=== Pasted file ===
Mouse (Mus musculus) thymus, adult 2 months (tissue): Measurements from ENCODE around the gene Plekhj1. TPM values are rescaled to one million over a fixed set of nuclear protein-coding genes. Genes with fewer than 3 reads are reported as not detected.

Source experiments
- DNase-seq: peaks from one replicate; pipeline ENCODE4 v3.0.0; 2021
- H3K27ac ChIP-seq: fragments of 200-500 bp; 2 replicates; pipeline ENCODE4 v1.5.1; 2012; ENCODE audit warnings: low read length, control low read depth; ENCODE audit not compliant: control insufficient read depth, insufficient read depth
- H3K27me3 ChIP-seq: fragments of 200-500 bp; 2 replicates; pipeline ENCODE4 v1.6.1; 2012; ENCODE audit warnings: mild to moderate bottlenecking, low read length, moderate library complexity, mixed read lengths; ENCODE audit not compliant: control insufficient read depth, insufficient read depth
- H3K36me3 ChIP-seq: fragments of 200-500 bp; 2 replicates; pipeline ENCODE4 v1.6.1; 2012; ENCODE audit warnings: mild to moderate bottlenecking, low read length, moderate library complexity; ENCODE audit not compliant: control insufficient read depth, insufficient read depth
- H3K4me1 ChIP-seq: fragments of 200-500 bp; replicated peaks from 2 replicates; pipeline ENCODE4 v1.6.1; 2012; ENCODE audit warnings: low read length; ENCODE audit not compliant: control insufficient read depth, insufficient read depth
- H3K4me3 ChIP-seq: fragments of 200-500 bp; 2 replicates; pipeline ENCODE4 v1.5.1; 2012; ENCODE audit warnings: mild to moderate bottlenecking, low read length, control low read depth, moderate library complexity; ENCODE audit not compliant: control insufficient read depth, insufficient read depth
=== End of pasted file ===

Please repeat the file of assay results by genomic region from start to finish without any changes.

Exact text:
Mouse (Mus musculus) thymus, adult 2 months (tissue): Measurements from ENCODE around the gene Plekhj1. TPM values are rescaled to one million over a fixed set of nuclear protein-coding genes. Genes with fewer than 3 reads are reported as not detected.

Source experiments
- DNase-seq: peaks from one replicate; pipeline ENCODE4 v3.0.0; 2021
- H3K27ac ChIP-seq: fragments of 200-500 bp; 2 replicates; pipeline ENCODE4 v1.5.1; 2012; ENCODE audit warnings: low read length, control low read depth; ENCODE audit not compliant: control insufficient read depth, insufficient read depth
- H3K27me3 ChIP-seq: fragments of 200-500 bp; 2 replicates; pipeline ENCODE4 v1.6.1; 2012; ENCODE audit warnings: mild to moderate bottlenecking, low read length, moderate library complexity, mixed read lengths; ENCODE audit not compliant: control insufficient read depth, insufficient read depth
- H3K36me3 ChIP-seq: fragments of 200-500 bp; 2 replicates; pipeline ENCODE4 v1.6.1; 2012; ENCODE audit warnings: mild to moderate bottlenecking, low read length, moderate library complexity; ENCODE audit not compliant: control insufficient read depth, insufficient read depth
- H3K4me1 ChIP-seq: fragments of 200-500 bp; replicated peaks from 2 replicates; pipeline ENCODE4 v1.6.1; 2012; ENCODE audit warnings: low read length; ENCODE audit not compliant: control insufficient read depth, insufficient read depth
- H3K4me3 ChIP-seq: fragments of 200-500 bp; 2 replicates; pipeline ENCODE4 v1.5.1; 2012; ENCODE audit warnings: mild to moderate bottlenecking, low read length, control low read depth, moderate library complexity; ENCODE audit not compliant: control insufficient read depth, insufficient read depth